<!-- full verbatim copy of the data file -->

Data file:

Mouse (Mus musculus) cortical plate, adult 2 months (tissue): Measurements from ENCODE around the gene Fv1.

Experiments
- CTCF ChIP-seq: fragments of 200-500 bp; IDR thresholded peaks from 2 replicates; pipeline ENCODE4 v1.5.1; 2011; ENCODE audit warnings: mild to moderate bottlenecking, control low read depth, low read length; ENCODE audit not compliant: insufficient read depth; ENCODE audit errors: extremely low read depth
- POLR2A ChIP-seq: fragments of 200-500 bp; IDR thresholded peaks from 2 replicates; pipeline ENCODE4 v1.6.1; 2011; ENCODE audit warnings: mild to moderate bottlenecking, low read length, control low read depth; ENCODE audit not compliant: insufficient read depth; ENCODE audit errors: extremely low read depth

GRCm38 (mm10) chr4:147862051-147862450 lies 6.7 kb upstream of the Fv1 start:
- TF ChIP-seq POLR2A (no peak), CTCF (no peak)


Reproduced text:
Mouse (Mus musculus) cortical plate, adult 2 months (tissue): Measurements from ENCODE around the gene Fv1.

Experiments
- CTCF ChIP-seq: fragments of 200-500 bp; IDR thresholded peaks from 2 replicates; pipeline ENCODE4 v1.5.1; 2011; ENCODE audit warnings: mild to moderate bottlenecking, control low read depth, low read length; ENCODE audit not compliant: insufficient read depth; ENCODE audit errors: extremely low read depth
- POLR2A ChIP-seq: fragments of 200-500 bp; IDR thresholded peaks from 2 replicates; pipeline ENCODE4 v1.6.1; 2011; ENCODE audit warnings: mild to moderate bottlenecking, low read length, control low read depth; ENCODE audit not compliant: insufficient read depth; ENCODE audit errors: extremely low read depth

GRCm38 (mm10) chr4:147862051-147862450 lies 6.7 kb upstream of the Fv1 start:
- TF ChIP-seq POLR2A (no peak), CTCF (no peak)